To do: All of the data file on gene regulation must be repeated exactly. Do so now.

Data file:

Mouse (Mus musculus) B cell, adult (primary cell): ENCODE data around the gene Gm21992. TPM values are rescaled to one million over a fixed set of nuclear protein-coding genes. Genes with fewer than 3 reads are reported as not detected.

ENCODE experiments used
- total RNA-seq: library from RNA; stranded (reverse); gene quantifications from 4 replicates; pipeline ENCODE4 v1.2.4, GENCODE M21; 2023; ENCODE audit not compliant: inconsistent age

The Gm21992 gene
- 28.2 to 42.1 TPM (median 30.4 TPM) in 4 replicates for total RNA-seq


Mouse (Mus musculus) B cell, adult (primary cell): ENCODE data around the gene Gm21992. TPM values are rescaled to one million over a fixed set of nuclear protein-coding genes. Genes with fewer than 3 reads are reported as not detected.

ENCODE experiments used
- total RNA-seq: library from RNA; stranded (reverse); gene quantifications from 4 replicates; pipeline ENCODE4 v1.2.4, GENCODE M21; 2023; ENCODE audit not compliant: inconsistent age

The Gm21992 gene
- 28.2 to 42.1 TPM (median 30.4 TPM) in 4 replicates for total RNA-seq